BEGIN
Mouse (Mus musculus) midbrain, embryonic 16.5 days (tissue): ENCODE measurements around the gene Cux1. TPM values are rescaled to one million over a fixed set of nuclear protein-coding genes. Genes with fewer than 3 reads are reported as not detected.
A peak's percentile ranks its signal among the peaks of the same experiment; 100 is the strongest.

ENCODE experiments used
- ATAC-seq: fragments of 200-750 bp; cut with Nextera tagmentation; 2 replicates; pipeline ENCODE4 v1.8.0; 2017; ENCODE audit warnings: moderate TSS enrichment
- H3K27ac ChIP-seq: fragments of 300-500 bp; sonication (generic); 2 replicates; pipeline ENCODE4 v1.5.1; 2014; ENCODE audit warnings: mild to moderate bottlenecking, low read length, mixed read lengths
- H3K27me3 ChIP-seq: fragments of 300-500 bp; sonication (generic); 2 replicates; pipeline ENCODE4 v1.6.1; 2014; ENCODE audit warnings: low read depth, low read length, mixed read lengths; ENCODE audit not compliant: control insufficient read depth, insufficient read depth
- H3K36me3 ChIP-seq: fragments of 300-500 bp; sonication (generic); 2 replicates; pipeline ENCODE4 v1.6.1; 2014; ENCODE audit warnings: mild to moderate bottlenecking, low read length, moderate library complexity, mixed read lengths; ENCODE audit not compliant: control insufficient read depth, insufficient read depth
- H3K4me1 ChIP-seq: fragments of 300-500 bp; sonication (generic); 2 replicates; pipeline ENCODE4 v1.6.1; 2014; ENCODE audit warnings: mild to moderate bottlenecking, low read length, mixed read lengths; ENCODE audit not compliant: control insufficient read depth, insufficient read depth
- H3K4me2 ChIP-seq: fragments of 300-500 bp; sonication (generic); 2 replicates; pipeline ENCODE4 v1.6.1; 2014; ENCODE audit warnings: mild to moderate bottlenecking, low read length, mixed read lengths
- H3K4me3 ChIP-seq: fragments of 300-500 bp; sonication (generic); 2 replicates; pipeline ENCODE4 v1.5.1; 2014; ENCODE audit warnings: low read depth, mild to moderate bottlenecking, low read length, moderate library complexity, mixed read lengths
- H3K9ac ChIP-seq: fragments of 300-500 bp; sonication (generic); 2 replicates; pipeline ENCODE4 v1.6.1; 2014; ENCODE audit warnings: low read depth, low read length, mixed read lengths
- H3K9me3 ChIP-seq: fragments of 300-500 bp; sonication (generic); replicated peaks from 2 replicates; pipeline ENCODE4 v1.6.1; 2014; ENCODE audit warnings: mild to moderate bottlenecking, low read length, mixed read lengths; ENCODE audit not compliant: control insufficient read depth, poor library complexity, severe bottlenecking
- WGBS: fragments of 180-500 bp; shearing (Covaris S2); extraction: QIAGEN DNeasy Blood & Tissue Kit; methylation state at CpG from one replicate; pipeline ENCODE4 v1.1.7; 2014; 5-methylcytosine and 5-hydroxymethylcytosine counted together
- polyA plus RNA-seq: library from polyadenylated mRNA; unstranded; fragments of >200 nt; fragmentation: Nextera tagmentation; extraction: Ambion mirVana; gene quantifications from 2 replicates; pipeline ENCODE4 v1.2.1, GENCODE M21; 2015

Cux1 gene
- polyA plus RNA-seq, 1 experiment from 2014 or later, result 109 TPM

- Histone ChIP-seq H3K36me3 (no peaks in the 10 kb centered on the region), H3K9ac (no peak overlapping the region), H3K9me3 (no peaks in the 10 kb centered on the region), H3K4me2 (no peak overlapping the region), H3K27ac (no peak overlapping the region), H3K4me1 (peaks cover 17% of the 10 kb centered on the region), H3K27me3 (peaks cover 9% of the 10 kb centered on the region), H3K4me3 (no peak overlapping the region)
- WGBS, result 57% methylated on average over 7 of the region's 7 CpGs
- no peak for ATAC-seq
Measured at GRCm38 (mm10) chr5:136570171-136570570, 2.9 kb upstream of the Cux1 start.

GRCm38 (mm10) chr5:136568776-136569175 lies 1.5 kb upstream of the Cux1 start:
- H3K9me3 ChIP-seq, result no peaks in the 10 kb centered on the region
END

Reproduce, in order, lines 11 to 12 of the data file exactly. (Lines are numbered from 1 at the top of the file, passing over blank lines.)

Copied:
- H3K9ac ChIP-seq: fragments of 300-500 bp; sonication (generic); 2 replicates; pipeline ENCODE4 v1.6.1; 2014; ENCODE audit warnings: low read depth, low read length, mixed read lengths
- H3K9me3 ChIP-seq: fragments of 300-500 bp; sonication (generic); replicated peaks from 2 replicates; pipeline ENCODE4 v1.6.1; 2014; ENCODE audit warnings: mild to moderate bottlenecking, low read length, mixed read lengths; ENCODE audit not compliant: control insufficient read depth, poor library complexity, severe bottlenecking